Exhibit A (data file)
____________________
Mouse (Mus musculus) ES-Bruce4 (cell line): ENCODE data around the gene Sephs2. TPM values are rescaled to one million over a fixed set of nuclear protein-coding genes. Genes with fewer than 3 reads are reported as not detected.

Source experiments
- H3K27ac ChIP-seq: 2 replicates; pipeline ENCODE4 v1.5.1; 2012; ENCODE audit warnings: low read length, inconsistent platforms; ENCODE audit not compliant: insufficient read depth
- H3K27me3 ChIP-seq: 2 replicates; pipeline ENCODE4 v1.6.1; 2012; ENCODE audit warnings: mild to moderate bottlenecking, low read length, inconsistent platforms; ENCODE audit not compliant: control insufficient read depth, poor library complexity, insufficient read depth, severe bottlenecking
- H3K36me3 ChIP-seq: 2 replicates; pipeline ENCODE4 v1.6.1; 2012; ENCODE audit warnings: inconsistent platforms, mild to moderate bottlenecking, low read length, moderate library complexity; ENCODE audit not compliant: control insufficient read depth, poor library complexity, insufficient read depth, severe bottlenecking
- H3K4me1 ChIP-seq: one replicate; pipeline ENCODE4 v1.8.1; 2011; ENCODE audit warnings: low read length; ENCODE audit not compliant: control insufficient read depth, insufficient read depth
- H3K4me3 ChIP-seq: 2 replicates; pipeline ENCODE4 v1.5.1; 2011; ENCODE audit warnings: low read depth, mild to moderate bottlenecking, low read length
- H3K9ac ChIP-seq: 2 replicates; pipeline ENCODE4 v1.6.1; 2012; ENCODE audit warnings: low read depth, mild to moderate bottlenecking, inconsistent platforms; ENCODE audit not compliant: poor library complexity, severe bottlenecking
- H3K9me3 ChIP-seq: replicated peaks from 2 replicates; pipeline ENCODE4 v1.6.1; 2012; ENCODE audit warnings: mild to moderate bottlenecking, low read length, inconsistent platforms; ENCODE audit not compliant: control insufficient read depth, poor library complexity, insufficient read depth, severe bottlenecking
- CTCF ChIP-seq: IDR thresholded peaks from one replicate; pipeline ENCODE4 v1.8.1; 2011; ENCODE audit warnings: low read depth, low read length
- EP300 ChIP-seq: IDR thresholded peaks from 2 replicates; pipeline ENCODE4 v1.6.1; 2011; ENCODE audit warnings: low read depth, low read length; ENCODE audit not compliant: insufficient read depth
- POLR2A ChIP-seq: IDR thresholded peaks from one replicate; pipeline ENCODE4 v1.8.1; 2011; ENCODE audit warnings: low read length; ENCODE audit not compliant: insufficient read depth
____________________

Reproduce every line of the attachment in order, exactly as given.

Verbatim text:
Mouse (Mus musculus) ES-Bruce4 (cell line): ENCODE data around the gene Sephs2. TPM values are rescaled to one million over a fixed set of nuclear protein-coding genes. Genes with fewer than 3 reads are reported as not detected.

Source experiments
- H3K27ac ChIP-seq: 2 replicates; pipeline ENCODE4 v1.5.1; 2012; ENCODE audit warnings: low read length, inconsistent platforms; ENCODE audit not compliant: insufficient read depth
- H3K27me3 ChIP-seq: 2 replicates; pipeline ENCODE4 v1.6.1; 2012; ENCODE audit warnings: mild to moderate bottlenecking, low read length, inconsistent platforms; ENCODE audit not compliant: control insufficient read depth, poor library complexity, insufficient read depth, severe bottlenecking
- H3K36me3 ChIP-seq: 2 replicates; pipeline ENCODE4 v1.6.1; 2012; ENCODE audit warnings: inconsistent platforms, mild to moderate bottlenecking, low read length, moderate library complexity; ENCODE audit not compliant: control insufficient read depth, poor library complexity, insufficient read depth, severe bottlenecking
- H3K4me1 ChIP-seq: one replicate; pipeline ENCODE4 v1.8.1; 2011; ENCODE audit warnings: low read length; ENCODE audit not compliant: control insufficient read depth, insufficient read depth
- H3K4me3 ChIP-seq: 2 replicates; pipeline ENCODE4 v1.5.1; 2011; ENCODE audit warnings: low read depth, mild to moderate bottlenecking, low read length
- H3K9ac ChIP-seq: 2 replicates; pipeline ENCODE4 v1.6.1; 2012; ENCODE audit warnings: low read depth, mild to moderate bottlenecking, inconsistent platforms; ENCODE audit not compliant: poor library complexity, severe bottlenecking
- H3K9me3 ChIP-seq: replicated peaks from 2 replicates; pipeline ENCODE4 v1.6.1; 2012; ENCODE audit warnings: mild to moderate bottlenecking, low read length, inconsistent platforms; ENCODE audit not compliant: control insufficient read depth, poor library complexity, insufficient read depth, severe bottlenecking
- CTCF ChIP-seq: IDR thresholded peaks from one replicate; pipeline ENCODE4 v1.8.1; 2011; ENCODE audit warnings: low read depth, low read length
- EP300 ChIP-seq: IDR thresholded peaks from 2 replicates; pipeline ENCODE4 v1.6.1; 2011; ENCODE audit warnings: low read depth, low read length; ENCODE audit not compliant: insufficient read depth
- POLR2A ChIP-seq: IDR thresholded peaks from one replicate; pipeline ENCODE4 v1.8.1; 2011; ENCODE audit warnings: low read length; ENCODE audit not compliant: insufficient read depth